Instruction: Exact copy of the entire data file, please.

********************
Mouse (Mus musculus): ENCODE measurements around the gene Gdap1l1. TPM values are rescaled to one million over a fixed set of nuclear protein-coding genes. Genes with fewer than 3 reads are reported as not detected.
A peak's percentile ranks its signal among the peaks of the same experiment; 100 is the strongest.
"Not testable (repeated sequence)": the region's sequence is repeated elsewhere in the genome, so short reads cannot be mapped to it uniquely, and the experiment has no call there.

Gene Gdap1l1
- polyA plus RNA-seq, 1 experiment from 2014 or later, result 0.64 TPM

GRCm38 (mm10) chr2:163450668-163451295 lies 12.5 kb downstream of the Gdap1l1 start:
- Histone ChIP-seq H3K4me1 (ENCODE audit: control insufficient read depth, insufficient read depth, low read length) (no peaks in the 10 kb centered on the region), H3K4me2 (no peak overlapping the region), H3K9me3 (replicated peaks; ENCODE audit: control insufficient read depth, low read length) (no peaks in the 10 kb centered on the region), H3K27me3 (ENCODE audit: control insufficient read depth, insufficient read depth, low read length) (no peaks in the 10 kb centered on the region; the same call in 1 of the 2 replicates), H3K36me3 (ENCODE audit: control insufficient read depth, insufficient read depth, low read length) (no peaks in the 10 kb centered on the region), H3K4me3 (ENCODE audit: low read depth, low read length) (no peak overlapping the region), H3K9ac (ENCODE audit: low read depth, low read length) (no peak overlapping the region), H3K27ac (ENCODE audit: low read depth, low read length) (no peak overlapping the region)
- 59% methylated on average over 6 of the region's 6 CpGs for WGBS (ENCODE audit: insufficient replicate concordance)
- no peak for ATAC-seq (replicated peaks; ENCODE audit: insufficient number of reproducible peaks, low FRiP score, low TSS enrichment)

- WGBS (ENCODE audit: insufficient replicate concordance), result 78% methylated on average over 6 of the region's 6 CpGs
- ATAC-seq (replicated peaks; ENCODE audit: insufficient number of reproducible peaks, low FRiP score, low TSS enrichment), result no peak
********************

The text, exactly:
Mouse (Mus musculus): ENCODE measurements around the gene Gdap1l1. TPM values are rescaled to one million over a fixed set of nuclear protein-coding genes. Genes with fewer than 3 reads are reported as not detected.
A peak's percentile ranks its signal among the peaks of the same experiment; 100 is the strongest.
"Not testable (repeated sequence)": the region's sequence is repeated elsewhere in the genome, so short reads cannot be mapped to it uniquely, and the experiment has no call there.

Gene Gdap1l1
- polyA plus RNA-seq, 1 experiment from 2014 or later, result 0.64 TPM

GRCm38 (mm10) chr2:163450668-163451295 lies 12.5 kb downstream of the Gdap1l1 start:
- Histone ChIP-seq H3K4me1 (ENCODE audit: control insufficient read depth, insufficient read depth, low read length) (no peaks in the 10 kb centered on the region), H3K4me2 (no peak overlapping the region), H3K9me3 (replicated peaks; ENCODE audit: control insufficient read depth, low read length) (no peaks in the 10 kb centered on the region), H3K27me3 (ENCODE audit: control insufficient read depth, insufficient read depth, low read length) (no peaks in the 10 kb centered on the region; the same call in 1 of the 2 replicates), H3K36me3 (ENCODE audit: control insufficient read depth, insufficient read depth, low read length) (no peaks in the 10 kb centered on the region), H3K4me3 (ENCODE audit: low read depth, low read length) (no peak overlapping the region), H3K9ac (ENCODE audit: low read depth, low read length) (no peak overlapping the region), H3K27ac (ENCODE audit: low read depth, low read length) (no peak overlapping the region)
- 59% methylated on average over 6 of the region's 6 CpGs for WGBS (ENCODE audit: insufficient replicate concordance)
- no peak for ATAC-seq (replicated peaks; ENCODE audit: insufficient number of reproducible peaks, low FRiP score, low TSS enrichment)

- WGBS (ENCODE audit: insufficient replicate concordance), result 78% methylated on average over 6 of the region's 6 CpGs
- ATAC-seq (replicated peaks; ENCODE audit: insufficient number of reproducible peaks, low FRiP score, low TSS enrichment), result no peak